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Walking a common path

Lutherans and Catholics dedicate prayer labyrinth to observe Reformation

Catholics and Lutherans join hands in the Lord's Prayer at the dedication of the new labyrinth at MorningStar Renewal Center in Pinecrest.

Photographer: JIM DAVIS | FC

Catholics and Lutherans join hands in the Lord's Prayer at the dedication of the new labyrinth at MorningStar Renewal Center in Pinecrest.

Lutheran and Catholic ministers help to dedicate a mahogany tree during the dedication of the new labyrinth at MorningStar Renewal Center in Pinecrest. From left are ministers Walter Still and John Mocko of the Evangelical Lutheran Church in America, and Father Pat O'Neill of the archdiocese.

Photographer: JIM DAVIS | FC

Lutheran and Catholic ministers help to dedicate a mahogany tree during the dedication of the new labyrinth at MorningStar Renewal Center in Pinecrest. From left are ministers Walter Still and John Mocko of the Evangelical Lutheran Church in America, and Father Pat O'Neill of the archdiocese.

PINECREST | Lutherans and Catholics literally built on ecumenical good will Oct. 1 as they dedicated a prayer labyrinth built by volunteers from both faith groups.

The 40-foot circular structure, on the grounds of the archdiocesan MorningStar Renewal Center, was one of several events organized for Reformation 500, the quincentennial of the Protestant Reformation. Plans have also included joint worship, a hymn festival and a symposium of top church thinkers.

Leaders of Lutheran and Catholic groups attended the dedication, including about 50 volunteers who helped lay the 9,500 paving bricks. Several of them emphasized the labyrinth as a way to walk, pray and meditate, three things that don’t depend on church attendance.

"It's very much in the ecumenical spirit of MorningStar," said Annemarie Harris Block, chairman of the board for the center. "And it's something literally concrete to show for our efforts. Something tangible that will survive long after we're gone. It's a gift and a blessing."

Lutheran minister John Mocko, who helped dedicate the labyrinth, called it a sign that the conflicts of past centuries between Catholics and Lutherans are being dialed back.

"It's a sign that we're moving away from conflict and toward communion," said Mocko, assistant to interim Bishop Marcus Lohrmann of the Florida-Bahamas Synod for the Evangelical Lutheran Church in America. "I think the Spirit of God is moving us toward unity in Jesus Christ."

Mocko shared duties for the event with several other leaders. They included Father Pat O'Neill, director of the Office of Ecumenical and Interfaith Ministry for the Archdiocese of Miami; and the Rev. Walter Still, Reformation 500 chair for the Lutheran synod. Also speaking were local Lutheran pastors Kathryn Carroll and Andreas Thode, who helped lead the labyrinth project.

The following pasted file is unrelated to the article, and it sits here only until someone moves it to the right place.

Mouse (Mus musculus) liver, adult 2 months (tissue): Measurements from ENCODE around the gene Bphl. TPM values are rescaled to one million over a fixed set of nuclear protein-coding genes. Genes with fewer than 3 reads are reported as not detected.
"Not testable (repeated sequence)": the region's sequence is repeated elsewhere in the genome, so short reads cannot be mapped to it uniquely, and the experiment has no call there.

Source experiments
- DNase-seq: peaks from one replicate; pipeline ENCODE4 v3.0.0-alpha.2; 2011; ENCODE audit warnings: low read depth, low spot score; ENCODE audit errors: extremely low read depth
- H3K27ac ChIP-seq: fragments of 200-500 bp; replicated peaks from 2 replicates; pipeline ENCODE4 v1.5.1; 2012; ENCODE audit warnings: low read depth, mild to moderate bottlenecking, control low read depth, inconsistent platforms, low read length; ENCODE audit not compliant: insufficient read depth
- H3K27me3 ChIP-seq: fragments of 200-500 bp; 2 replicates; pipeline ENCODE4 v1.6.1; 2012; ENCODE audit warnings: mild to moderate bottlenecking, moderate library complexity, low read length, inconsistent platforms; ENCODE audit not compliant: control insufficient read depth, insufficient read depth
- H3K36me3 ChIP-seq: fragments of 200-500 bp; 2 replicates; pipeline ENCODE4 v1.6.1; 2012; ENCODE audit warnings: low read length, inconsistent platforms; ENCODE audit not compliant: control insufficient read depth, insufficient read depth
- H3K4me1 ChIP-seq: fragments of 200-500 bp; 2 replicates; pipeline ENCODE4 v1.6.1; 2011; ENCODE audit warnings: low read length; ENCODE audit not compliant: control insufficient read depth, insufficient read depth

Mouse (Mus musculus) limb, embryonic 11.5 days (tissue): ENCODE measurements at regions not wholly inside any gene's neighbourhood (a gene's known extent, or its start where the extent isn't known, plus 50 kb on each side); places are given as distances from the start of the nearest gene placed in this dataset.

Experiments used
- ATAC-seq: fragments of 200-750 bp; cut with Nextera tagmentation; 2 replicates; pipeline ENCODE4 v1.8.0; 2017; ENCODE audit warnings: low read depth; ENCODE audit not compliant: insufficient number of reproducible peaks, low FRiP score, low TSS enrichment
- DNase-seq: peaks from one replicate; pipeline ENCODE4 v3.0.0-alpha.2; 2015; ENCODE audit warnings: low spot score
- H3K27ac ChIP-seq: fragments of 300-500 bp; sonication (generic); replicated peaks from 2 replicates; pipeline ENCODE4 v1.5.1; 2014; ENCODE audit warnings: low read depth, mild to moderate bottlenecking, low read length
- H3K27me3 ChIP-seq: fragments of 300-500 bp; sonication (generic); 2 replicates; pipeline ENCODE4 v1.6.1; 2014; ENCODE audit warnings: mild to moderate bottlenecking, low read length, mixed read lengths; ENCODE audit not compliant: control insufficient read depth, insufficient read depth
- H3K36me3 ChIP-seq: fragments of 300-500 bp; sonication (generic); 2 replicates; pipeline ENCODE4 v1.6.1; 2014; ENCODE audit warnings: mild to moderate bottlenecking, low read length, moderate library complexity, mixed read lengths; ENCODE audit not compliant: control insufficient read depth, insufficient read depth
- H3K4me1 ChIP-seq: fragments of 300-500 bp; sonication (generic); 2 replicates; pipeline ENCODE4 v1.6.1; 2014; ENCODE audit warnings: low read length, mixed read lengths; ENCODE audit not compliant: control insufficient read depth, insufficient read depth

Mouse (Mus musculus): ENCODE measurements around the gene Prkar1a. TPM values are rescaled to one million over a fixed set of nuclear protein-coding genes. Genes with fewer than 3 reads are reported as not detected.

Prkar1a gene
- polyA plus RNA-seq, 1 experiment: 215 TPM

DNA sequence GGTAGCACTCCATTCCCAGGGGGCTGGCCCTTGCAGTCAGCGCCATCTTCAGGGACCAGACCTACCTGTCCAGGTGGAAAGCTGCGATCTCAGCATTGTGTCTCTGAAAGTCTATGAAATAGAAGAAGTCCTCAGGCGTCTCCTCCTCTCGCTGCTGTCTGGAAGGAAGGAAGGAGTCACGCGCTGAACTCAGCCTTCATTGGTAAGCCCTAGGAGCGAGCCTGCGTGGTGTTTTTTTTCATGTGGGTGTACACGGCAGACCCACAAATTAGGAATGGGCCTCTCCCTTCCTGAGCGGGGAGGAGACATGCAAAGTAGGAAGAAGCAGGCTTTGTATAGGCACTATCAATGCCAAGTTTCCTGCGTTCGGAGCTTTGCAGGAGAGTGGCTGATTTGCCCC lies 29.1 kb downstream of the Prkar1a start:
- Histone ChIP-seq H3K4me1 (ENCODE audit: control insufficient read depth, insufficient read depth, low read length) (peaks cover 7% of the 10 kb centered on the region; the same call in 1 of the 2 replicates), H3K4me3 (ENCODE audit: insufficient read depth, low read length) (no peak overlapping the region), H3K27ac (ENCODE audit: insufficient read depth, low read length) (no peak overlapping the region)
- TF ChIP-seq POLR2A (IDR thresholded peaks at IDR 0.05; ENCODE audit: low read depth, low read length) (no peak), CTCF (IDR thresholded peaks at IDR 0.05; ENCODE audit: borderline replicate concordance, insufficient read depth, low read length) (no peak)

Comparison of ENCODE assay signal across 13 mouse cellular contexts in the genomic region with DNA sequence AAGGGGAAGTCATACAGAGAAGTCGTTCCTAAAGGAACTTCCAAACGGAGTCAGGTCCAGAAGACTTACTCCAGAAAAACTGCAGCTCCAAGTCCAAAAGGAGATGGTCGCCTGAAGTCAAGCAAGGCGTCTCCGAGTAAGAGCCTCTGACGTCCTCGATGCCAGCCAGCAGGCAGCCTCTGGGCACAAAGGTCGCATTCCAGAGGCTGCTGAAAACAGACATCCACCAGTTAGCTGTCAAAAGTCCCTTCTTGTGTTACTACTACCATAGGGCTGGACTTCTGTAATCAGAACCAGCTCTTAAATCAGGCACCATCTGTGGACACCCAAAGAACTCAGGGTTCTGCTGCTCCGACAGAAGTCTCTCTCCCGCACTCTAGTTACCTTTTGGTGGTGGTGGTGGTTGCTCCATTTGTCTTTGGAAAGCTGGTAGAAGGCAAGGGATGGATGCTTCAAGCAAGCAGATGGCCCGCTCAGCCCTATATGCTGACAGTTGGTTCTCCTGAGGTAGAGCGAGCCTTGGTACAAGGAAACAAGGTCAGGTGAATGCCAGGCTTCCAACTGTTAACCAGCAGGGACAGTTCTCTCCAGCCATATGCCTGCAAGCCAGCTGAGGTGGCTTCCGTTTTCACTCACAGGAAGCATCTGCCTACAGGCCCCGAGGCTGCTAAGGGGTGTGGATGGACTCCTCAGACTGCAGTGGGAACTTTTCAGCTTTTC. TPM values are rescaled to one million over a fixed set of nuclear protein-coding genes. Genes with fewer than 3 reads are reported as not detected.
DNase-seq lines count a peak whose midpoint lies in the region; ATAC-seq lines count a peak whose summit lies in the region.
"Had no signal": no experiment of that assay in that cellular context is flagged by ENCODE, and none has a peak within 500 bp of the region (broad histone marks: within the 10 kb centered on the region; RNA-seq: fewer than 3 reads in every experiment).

After a welcome by Sue DeFerrari, director of ministry for MorningStar, the service featured songs including a chant by the ecumenical Taize community in France. Attendees also recited responsive prayers asking God to bless the site.

The religious leaders then solemnly entered the labyrinth, with everyone else following. With guitar accompaniment by Michael DeFerrari, Sue's husband, they quietly traced the folding 1,700-foot pathway.

Worshipers do a prayerful walk of the labyrinth after its dedication at MorningStar Renewal Center.

Photographer: JIM DAVIS | FC

Worshipers do a prayerful walk of the labyrinth after its dedication at MorningStar Renewal Center.

Susan DeFerrari, director of ministry at MorningStar renewal Center in Pinecrest, emcees during the dedication of its new labyrinth. Behind her on guitar is her husband, Michael.

Photographer: JIM DAVIS | FC

Susan DeFerrari, director of ministry at MorningStar renewal Center in Pinecrest, emcees during the dedication of its new labyrinth. Behind her on guitar is her husband, Michael.

All on the same path

The walk was a "wonderful thing" to Caridad Escudero Marill of St. Francis de Sales parish on Miami Beach.

"It was delicious to bump into each other, to meet eyes and smile," said Marill, chaplain at the Sylvester Comprehensive Cancer Center. "I started with prayer intentions, but then it became a joy just to be walking. And I ended with a sense of 'How do I serve you?'"

Fellow parishioner Patricia Valderama said she likewise got a feeling of being in the moment. "You lose sight of daily life; you're just all walking the labyrinth at different places. That gives you empathy for everything, to be aware that everyone is walking the labyrinth."

While everyone was well into the labyrinth, Sue DeFerrari asked them to stand in place, join hands and recite the Lord's Prayer.